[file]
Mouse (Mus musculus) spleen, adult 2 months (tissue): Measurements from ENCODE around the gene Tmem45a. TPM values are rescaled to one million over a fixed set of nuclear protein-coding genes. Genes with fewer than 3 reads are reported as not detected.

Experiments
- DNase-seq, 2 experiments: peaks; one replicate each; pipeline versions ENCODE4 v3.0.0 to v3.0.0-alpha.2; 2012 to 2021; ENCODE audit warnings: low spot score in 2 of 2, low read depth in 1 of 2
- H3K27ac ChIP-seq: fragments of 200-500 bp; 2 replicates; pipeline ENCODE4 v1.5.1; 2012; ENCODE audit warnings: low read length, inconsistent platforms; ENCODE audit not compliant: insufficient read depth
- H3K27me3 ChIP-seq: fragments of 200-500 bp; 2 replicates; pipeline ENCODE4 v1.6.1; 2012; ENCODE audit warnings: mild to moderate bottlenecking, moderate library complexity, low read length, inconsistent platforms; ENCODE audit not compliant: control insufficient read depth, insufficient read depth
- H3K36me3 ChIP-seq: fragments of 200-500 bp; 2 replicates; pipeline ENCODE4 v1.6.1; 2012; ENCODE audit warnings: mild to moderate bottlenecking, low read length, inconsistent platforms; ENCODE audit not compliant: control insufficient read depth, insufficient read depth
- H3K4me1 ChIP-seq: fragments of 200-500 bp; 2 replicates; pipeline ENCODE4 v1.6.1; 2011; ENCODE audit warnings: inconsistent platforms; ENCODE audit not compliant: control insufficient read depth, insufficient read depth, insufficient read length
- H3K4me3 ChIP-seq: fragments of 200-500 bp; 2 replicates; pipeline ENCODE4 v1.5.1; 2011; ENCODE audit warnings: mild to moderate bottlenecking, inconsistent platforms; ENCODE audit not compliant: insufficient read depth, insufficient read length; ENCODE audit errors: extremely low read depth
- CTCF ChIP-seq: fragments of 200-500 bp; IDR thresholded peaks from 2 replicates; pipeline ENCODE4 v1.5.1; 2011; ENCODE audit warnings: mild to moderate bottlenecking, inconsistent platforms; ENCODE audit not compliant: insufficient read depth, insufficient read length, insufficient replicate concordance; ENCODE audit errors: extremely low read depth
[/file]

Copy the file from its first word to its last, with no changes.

Mouse (Mus musculus) spleen, adult 2 months (tissue): Measurements from ENCODE around the gene Tmem45a. TPM values are rescaled to one million over a fixed set of nuclear protein-coding genes. Genes with fewer than 3 reads are reported as not detected.

Experiments
- DNase-seq, 2 experiments: peaks; one replicate each; pipeline versions ENCODE4 v3.0.0 to v3.0.0-alpha.2; 2012 to 2021; ENCODE audit warnings: low spot score in 2 of 2, low read depth in 1 of 2
- H3K27ac ChIP-seq: fragments of 200-500 bp; 2 replicates; pipeline ENCODE4 v1.5.1; 2012; ENCODE audit warnings: low read length, inconsistent platforms; ENCODE audit not compliant: insufficient read depth
- H3K27me3 ChIP-seq: fragments of 200-500 bp; 2 replicates; pipeline ENCODE4 v1.6.1; 2012; ENCODE audit warnings: mild to moderate bottlenecking, moderate library complexity, low read length, inconsistent platforms; ENCODE audit not compliant: control insufficient read depth, insufficient read depth
- H3K36me3 ChIP-seq: fragments of 200-500 bp; 2 replicates; pipeline ENCODE4 v1.6.1; 2012; ENCODE audit warnings: mild to moderate bottlenecking, low read length, inconsistent platforms; ENCODE audit not compliant: control insufficient read depth, insufficient read depth
- H3K4me1 ChIP-seq: fragments of 200-500 bp; 2 replicates; pipeline ENCODE4 v1.6.1; 2011; ENCODE audit warnings: inconsistent platforms; ENCODE audit not compliant: control insufficient read depth, insufficient read depth, insufficient read length
- H3K4me3 ChIP-seq: fragments of 200-500 bp; 2 replicates; pipeline ENCODE4 v1.5.1; 2011; ENCODE audit warnings: mild to moderate bottlenecking, inconsistent platforms; ENCODE audit not compliant: insufficient read depth, insufficient read length; ENCODE audit errors: extremely low read depth
- CTCF ChIP-seq: fragments of 200-500 bp; IDR thresholded peaks from 2 replicates; pipeline ENCODE4 v1.5.1; 2011; ENCODE audit warnings: mild to moderate bottlenecking, inconsistent platforms; ENCODE audit not compliant: insufficient read depth, insufficient read length, insufficient replicate concordance; ENCODE audit errors: extremely low read depth